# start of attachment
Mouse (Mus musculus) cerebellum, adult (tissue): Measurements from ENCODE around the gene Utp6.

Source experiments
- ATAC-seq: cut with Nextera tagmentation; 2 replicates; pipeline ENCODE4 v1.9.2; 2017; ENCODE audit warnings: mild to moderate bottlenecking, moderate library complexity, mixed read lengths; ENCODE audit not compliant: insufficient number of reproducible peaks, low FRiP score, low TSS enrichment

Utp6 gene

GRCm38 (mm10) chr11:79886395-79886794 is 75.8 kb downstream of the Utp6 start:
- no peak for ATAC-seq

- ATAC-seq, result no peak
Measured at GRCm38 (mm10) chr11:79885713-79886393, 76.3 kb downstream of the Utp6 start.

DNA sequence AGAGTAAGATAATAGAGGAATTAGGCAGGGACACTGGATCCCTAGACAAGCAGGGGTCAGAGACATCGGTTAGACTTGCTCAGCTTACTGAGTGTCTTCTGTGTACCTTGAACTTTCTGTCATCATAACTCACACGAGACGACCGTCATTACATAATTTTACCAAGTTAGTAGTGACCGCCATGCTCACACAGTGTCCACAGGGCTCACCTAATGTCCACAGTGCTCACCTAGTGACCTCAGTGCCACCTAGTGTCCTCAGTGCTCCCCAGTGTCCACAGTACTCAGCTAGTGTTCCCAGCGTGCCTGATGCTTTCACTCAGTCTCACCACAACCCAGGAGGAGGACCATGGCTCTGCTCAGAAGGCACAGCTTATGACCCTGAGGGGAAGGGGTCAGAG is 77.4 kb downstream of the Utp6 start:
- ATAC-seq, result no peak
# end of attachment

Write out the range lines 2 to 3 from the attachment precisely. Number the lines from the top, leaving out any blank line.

Source experiments
- ATAC-seq: cut with Nextera tagmentation; 2 replicates; pipeline ENCODE4 v1.9.2; 2017; ENCODE audit warnings: mild to moderate bottlenecking, moderate library complexity, mixed read lengths; ENCODE audit not compliant: insufficient number of reproducible peaks, low FRiP score, low TSS enrichment